So what you get in the end is a pointer to the array your method created.

On another note, if you have a class with methods that you will use from time to time, why not make them Class Methods.

+(NSMutableArray*)sortArray: (NSArray*) incomingArray{
NSArray *tempArray = [incomingArray sortedArrayUsingSelector:@selector(localizedCaseInsensitiveCompare:)];
NSMutableArray * makeMutableArray = [NSArray arrayWithArray:tempArray];

return makeMutableArray;
}


this way you can use it with out having to create a new instance everytime.

NSMutableArray* staticSkills = [BoilerPlateCode sortArray:[NSArray arrayWithObjects:@"Demon Lore", @"Sword",@"Preception",@"Surgery", @"Tracking",nil]];

larswik
Aug 2, 2012, 03:17 AM
I have never used class method before in my own classes. I have always instantiated an object to use them. Perhaps this is a good chance to start using them and get comfortable with them.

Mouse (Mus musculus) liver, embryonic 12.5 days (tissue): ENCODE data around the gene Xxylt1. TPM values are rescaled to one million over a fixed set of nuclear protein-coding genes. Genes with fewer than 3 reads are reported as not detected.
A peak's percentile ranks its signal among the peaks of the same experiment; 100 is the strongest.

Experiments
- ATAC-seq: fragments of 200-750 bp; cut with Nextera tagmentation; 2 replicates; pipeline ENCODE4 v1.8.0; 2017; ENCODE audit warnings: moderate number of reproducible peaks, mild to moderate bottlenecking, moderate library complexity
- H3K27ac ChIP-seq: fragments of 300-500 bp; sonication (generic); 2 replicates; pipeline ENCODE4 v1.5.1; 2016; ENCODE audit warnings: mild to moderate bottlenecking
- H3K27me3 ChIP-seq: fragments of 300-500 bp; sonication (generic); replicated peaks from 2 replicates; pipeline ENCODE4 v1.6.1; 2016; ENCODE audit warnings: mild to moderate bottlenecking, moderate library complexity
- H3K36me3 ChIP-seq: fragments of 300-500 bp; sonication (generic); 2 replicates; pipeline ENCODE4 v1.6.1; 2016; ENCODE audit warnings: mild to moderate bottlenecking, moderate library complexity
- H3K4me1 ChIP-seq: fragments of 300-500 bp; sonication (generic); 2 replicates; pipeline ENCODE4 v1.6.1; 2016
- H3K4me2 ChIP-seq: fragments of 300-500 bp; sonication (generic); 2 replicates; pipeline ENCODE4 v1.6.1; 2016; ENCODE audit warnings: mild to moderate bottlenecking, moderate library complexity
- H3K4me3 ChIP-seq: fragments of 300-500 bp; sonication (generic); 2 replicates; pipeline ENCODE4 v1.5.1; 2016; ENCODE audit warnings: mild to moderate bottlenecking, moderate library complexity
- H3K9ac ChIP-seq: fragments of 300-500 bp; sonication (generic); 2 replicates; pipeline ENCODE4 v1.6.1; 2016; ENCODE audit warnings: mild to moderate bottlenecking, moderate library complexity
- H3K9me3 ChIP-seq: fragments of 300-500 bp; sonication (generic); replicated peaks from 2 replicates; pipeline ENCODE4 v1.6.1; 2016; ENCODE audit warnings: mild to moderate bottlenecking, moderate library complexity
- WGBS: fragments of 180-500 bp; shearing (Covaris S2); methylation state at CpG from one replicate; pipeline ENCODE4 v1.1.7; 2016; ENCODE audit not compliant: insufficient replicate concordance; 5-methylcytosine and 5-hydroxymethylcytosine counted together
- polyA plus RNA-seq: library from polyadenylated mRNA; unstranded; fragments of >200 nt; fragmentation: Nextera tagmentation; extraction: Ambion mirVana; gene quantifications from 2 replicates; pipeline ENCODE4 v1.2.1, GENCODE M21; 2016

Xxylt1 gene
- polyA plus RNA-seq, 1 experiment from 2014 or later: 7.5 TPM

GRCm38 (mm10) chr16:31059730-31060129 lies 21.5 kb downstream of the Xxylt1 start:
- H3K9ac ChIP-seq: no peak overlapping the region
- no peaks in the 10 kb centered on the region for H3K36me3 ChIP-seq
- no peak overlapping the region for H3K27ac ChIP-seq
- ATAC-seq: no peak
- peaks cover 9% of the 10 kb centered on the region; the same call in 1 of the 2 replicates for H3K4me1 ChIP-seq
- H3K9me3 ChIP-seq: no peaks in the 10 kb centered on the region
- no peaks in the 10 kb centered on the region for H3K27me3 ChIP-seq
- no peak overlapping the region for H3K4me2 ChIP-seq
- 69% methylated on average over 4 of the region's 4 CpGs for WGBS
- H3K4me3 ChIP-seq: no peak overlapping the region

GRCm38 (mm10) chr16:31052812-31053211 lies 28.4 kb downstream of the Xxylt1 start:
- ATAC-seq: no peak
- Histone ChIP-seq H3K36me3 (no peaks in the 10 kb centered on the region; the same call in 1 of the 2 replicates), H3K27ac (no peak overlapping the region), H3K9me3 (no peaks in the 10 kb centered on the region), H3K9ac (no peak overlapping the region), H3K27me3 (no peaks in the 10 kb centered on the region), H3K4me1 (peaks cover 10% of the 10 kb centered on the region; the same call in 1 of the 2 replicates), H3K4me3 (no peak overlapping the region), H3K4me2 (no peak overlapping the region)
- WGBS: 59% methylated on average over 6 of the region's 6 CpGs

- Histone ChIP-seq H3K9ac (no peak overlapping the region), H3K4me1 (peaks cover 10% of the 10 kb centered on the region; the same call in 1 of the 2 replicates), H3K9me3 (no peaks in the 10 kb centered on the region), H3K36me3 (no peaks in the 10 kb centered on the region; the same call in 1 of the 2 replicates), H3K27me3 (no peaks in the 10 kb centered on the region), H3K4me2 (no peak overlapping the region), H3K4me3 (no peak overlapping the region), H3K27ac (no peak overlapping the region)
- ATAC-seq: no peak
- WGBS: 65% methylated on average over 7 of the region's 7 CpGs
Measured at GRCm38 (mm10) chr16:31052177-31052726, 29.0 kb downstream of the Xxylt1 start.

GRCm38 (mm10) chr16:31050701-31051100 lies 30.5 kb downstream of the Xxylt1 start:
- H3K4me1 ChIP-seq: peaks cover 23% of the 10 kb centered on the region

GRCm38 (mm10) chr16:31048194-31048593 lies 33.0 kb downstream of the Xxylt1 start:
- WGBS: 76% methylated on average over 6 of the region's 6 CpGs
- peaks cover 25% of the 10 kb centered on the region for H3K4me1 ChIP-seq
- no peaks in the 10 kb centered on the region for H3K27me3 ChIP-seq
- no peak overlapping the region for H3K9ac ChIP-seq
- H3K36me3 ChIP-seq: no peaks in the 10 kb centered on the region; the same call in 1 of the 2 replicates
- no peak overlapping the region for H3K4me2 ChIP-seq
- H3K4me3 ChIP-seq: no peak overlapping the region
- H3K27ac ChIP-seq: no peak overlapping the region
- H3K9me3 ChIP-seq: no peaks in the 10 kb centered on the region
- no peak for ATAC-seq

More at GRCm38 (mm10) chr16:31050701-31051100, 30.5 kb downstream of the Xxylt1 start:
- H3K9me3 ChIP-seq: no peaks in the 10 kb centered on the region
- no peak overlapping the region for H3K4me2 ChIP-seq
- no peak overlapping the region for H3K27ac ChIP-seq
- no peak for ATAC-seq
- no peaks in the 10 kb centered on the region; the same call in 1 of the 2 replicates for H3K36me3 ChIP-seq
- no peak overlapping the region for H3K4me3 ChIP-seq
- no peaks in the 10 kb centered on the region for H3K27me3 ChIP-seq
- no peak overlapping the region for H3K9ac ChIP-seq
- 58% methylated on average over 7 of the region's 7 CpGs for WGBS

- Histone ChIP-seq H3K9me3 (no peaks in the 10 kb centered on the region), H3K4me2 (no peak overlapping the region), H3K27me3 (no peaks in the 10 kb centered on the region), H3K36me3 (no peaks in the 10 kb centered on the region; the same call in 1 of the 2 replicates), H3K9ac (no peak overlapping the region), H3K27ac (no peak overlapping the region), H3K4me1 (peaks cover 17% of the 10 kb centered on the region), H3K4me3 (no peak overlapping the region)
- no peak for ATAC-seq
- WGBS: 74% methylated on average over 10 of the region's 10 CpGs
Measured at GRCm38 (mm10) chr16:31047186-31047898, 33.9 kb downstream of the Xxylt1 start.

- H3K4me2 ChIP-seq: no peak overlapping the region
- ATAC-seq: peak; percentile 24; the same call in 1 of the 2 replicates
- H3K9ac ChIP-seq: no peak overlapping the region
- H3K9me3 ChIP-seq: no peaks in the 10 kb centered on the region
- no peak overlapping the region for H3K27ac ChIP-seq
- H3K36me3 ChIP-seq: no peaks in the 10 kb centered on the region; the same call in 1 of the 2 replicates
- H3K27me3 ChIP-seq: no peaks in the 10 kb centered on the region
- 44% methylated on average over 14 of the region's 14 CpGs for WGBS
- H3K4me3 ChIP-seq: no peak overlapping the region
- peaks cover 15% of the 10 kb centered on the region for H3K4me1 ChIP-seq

Thanks for the explanation of the array. I see what is happening.

Duncan C
Aug 2, 2012, 08:10 AM
I am wondering what is happening behind the scenes here. The code works fine but I was kind of expecting it to add the sorted object to the Array.

I created a Class called BoilerPlateCode which I am putting often used methods in to that I will need to call. I wrote a method that sorts an NSArray and returns NSMutableArray.


-(NSMutableArray*)sortArray: (NSArray*) incomingArray{
NSArray *tempArray = [incomingArray sortedArrayUsingSelector:@selector(localizedCaseInsensitiveCompare:)];